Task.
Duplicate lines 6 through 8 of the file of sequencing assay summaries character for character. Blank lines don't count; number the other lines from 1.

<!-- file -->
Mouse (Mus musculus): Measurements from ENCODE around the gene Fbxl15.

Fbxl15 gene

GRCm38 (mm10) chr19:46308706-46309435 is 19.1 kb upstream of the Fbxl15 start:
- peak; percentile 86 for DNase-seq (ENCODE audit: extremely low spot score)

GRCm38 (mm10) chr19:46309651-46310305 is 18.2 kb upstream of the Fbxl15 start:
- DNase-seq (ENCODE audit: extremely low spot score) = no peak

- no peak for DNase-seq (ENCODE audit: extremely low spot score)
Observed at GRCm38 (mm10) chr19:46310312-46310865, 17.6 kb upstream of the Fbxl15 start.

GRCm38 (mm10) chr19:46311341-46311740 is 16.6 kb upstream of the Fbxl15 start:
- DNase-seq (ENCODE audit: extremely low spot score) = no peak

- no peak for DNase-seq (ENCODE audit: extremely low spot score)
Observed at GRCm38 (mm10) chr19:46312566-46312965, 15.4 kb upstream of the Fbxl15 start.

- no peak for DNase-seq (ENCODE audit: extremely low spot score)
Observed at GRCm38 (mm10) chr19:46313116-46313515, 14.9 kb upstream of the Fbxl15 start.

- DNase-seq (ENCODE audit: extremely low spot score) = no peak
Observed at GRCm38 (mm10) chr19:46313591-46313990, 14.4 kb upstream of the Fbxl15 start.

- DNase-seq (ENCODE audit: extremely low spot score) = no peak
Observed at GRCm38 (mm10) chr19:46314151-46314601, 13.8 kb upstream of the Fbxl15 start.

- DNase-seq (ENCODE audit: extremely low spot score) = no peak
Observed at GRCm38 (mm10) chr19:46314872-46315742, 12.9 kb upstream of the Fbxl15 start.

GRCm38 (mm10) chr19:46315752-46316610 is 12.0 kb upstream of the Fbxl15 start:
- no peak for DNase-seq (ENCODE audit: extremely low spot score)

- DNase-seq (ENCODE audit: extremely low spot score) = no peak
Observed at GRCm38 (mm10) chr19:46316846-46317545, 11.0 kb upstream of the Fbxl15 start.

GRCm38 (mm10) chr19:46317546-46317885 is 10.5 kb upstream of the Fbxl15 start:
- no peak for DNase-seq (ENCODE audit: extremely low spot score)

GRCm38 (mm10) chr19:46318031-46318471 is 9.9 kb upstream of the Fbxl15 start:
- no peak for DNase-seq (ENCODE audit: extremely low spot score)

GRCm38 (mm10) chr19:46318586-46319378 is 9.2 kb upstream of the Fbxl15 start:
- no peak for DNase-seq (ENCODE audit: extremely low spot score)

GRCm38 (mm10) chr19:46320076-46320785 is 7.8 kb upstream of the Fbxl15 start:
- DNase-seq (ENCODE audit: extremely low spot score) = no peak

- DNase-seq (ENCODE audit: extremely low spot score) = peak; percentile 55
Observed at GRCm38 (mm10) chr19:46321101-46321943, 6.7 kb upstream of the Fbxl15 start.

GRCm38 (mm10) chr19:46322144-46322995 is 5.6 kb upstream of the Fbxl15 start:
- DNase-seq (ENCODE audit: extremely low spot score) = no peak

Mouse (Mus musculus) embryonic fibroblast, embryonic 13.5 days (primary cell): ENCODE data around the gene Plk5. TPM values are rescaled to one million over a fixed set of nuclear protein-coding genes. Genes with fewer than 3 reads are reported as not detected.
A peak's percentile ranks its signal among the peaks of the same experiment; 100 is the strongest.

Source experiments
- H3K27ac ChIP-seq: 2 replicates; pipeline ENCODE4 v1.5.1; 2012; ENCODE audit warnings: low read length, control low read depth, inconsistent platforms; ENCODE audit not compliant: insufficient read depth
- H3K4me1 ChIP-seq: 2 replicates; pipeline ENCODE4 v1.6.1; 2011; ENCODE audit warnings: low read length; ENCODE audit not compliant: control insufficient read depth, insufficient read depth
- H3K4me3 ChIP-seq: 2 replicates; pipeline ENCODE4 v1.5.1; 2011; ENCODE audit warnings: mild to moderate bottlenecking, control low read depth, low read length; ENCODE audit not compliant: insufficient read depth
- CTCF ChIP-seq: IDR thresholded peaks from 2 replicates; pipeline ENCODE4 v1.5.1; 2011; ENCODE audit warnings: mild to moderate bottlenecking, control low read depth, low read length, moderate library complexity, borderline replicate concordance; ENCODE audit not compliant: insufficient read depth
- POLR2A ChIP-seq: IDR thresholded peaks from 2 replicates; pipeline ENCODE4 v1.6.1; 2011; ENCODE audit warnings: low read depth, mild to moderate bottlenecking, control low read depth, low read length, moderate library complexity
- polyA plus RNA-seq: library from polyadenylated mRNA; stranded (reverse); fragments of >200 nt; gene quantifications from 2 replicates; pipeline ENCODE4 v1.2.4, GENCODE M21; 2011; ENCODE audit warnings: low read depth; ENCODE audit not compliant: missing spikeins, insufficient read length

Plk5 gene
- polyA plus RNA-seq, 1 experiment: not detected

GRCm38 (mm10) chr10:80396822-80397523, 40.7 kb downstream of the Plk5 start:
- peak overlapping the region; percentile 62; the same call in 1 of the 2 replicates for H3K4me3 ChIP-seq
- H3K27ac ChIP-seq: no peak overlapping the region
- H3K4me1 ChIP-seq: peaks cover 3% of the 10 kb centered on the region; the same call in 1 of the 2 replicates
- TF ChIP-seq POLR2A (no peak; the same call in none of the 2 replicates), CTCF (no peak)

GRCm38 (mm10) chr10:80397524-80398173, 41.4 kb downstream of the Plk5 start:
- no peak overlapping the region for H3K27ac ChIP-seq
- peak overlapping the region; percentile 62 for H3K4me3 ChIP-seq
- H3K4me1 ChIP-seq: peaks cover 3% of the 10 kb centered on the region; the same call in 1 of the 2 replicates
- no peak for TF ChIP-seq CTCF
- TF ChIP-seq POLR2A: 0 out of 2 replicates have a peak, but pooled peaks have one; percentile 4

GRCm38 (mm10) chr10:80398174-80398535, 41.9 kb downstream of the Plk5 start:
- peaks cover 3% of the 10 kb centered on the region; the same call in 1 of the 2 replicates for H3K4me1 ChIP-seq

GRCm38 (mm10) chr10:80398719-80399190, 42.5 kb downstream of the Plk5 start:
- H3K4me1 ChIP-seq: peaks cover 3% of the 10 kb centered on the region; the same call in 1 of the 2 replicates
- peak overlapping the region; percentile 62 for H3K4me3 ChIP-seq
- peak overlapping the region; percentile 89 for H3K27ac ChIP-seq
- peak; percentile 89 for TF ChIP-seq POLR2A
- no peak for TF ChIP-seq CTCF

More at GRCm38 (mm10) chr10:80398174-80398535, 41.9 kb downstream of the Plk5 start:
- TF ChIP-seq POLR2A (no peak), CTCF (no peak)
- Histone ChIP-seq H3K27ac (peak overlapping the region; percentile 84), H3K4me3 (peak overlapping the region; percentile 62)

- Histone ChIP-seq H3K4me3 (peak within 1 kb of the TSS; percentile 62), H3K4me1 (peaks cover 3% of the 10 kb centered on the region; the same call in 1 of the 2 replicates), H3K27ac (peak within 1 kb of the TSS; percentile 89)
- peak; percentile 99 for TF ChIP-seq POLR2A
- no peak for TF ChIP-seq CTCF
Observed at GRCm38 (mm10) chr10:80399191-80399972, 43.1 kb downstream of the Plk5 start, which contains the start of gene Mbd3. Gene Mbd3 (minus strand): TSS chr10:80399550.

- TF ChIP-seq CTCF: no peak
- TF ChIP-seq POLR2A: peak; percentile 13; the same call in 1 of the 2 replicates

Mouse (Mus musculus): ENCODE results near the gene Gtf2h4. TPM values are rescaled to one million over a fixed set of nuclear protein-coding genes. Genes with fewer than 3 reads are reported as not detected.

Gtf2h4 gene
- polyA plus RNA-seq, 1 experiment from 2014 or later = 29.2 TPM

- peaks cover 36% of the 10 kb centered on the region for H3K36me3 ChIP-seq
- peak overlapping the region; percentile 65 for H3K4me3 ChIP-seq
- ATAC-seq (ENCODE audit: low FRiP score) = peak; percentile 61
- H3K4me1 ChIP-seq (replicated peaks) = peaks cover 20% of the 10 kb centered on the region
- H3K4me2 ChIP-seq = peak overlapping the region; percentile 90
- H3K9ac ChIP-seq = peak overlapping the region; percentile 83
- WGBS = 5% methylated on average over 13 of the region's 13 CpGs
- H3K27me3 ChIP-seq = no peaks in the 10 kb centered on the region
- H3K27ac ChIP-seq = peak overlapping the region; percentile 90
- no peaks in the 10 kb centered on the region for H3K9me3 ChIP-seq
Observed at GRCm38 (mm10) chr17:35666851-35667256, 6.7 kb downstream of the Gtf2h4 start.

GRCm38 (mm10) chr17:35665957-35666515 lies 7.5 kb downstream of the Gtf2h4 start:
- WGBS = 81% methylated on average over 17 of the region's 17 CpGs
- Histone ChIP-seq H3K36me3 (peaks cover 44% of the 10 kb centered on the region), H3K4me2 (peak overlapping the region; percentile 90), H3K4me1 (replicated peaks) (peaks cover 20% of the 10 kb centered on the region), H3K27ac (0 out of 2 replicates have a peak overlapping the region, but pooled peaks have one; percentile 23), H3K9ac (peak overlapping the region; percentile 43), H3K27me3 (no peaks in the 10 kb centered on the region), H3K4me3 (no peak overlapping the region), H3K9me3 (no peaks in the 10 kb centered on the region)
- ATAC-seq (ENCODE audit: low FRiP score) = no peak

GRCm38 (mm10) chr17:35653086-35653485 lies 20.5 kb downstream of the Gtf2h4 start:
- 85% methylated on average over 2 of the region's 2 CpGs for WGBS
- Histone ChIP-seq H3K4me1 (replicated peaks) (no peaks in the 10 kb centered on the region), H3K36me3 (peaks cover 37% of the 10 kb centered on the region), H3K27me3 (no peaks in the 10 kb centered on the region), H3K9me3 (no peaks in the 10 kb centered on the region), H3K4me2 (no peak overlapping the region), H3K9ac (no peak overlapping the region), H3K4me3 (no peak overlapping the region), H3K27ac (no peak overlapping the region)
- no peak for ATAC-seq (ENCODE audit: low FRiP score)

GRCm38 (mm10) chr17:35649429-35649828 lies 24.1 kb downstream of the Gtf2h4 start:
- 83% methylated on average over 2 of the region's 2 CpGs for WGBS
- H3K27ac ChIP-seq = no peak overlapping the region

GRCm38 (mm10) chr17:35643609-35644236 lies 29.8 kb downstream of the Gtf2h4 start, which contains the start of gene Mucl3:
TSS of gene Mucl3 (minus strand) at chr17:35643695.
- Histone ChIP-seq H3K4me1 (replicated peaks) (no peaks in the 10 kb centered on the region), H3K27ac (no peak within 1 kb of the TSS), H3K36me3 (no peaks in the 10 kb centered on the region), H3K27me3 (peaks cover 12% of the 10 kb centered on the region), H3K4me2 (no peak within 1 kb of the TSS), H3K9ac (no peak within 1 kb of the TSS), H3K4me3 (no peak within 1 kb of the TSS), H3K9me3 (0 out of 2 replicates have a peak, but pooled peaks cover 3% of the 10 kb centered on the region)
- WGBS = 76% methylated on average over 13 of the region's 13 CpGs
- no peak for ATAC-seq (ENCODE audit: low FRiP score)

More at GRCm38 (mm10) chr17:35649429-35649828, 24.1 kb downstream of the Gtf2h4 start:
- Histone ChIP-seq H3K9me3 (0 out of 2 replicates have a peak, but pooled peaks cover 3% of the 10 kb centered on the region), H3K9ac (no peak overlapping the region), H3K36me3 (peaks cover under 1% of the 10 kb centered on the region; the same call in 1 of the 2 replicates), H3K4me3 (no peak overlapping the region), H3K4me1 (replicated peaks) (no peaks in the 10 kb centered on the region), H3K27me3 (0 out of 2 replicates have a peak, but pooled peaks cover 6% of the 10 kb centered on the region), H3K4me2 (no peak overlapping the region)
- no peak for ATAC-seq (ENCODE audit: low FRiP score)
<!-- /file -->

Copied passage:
- DNase-seq (ENCODE audit: extremely low spot score) = no peak

- no peak for DNase-seq (ENCODE audit: extremely low spot score)
Observed at GRCm38 (mm10) chr19:46310312-46310865, 17.6 kb upstream of the Fbxl15 start.